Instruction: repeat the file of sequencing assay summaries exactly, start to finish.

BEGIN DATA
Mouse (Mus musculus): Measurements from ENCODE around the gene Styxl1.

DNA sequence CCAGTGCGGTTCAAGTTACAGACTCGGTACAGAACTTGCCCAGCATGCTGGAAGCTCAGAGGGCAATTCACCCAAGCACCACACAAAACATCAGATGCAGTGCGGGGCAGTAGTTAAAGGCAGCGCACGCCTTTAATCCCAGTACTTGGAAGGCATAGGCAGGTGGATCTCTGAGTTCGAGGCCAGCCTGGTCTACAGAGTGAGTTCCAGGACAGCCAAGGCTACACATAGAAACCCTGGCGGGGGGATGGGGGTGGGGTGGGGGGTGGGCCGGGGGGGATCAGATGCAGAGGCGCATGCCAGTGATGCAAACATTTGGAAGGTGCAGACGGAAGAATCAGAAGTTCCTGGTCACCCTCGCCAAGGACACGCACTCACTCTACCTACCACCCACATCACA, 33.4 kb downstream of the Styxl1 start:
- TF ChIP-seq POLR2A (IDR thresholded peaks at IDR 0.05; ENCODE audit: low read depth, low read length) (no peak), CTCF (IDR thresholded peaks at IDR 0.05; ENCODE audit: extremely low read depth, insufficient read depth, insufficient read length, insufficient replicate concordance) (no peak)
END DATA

Mouse (Mus musculus): Measurements from ENCODE around the gene Styxl1.

DNA sequence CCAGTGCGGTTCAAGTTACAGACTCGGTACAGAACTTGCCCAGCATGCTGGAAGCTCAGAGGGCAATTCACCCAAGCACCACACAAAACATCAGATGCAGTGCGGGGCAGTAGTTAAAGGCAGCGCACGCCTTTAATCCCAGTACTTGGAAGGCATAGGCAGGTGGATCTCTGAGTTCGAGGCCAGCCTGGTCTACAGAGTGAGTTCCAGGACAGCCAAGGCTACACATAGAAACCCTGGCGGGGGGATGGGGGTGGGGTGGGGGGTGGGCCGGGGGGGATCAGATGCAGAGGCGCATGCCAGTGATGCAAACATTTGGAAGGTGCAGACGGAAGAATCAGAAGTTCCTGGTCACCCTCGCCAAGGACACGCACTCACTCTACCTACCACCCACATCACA, 33.4 kb downstream of the Styxl1 start:
- TF ChIP-seq POLR2A (IDR thresholded peaks at IDR 0.05; ENCODE audit: low read depth, low read length) (no peak), CTCF (IDR thresholded peaks at IDR 0.05; ENCODE audit: extremely low read depth, insufficient read depth, insufficient read length, insufficient replicate concordance) (no peak)